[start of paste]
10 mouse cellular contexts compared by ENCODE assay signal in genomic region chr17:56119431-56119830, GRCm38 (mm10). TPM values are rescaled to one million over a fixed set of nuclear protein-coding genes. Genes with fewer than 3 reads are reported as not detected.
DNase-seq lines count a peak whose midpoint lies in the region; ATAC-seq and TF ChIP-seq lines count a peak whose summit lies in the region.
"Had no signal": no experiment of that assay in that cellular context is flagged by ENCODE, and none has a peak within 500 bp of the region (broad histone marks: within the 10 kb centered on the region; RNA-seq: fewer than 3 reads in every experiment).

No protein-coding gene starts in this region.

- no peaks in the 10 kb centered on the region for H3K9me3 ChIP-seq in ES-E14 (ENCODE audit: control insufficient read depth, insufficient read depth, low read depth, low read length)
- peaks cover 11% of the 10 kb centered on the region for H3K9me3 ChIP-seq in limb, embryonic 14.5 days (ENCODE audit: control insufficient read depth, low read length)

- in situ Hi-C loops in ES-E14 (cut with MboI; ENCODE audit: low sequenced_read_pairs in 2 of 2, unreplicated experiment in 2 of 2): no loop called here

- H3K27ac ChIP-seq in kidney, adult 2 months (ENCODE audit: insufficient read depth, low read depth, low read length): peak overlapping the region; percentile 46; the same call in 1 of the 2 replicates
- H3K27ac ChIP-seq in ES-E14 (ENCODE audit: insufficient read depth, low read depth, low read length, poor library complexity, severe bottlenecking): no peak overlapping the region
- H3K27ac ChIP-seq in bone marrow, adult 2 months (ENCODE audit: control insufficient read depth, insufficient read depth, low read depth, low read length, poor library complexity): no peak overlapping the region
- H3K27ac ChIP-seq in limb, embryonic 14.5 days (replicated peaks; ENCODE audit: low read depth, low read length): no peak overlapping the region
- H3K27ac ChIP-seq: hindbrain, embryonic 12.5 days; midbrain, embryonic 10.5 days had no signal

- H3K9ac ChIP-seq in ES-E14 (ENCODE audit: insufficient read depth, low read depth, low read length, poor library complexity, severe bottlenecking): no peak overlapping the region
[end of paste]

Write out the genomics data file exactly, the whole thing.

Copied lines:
10 mouse cellular contexts compared by ENCODE assay signal in genomic region chr17:56119431-56119830, GRCm38 (mm10). TPM values are rescaled to one million over a fixed set of nuclear protein-coding genes. Genes with fewer than 3 reads are reported as not detected.
DNase-seq lines count a peak whose midpoint lies in the region; ATAC-seq and TF ChIP-seq lines count a peak whose summit lies in the region.
"Had no signal": no experiment of that assay in that cellular context is flagged by ENCODE, and none has a peak within 500 bp of the region (broad histone marks: within the 10 kb centered on the region; RNA-seq: fewer than 3 reads in every experiment).

No protein-coding gene starts in this region.

- no peaks in the 10 kb centered on the region for H3K9me3 ChIP-seq in ES-E14 (ENCODE audit: control insufficient read depth, insufficient read depth, low read depth, low read length)
- peaks cover 11% of the 10 kb centered on the region for H3K9me3 ChIP-seq in limb, embryonic 14.5 days (ENCODE audit: control insufficient read depth, low read length)

- in situ Hi-C loops in ES-E14 (cut with MboI; ENCODE audit: low sequenced_read_pairs in 2 of 2, unreplicated experiment in 2 of 2): no loop called here

- H3K27ac ChIP-seq in kidney, adult 2 months (ENCODE audit: insufficient read depth, low read depth, low read length): peak overlapping the region; percentile 46; the same call in 1 of the 2 replicates
- H3K27ac ChIP-seq in ES-E14 (ENCODE audit: insufficient read depth, low read depth, low read length, poor library complexity, severe bottlenecking): no peak overlapping the region
- H3K27ac ChIP-seq in bone marrow, adult 2 months (ENCODE audit: control insufficient read depth, insufficient read depth, low read depth, low read length, poor library complexity): no peak overlapping the region
- H3K27ac ChIP-seq in limb, embryonic 14.5 days (replicated peaks; ENCODE audit: low read depth, low read length): no peak overlapping the region
- H3K27ac ChIP-seq: hindbrain, embryonic 12.5 days; midbrain, embryonic 10.5 days had no signal

- H3K9ac ChIP-seq in ES-E14 (ENCODE audit: insufficient read depth, low read depth, low read length, poor library complexity, severe bottlenecking): no peak overlapping the region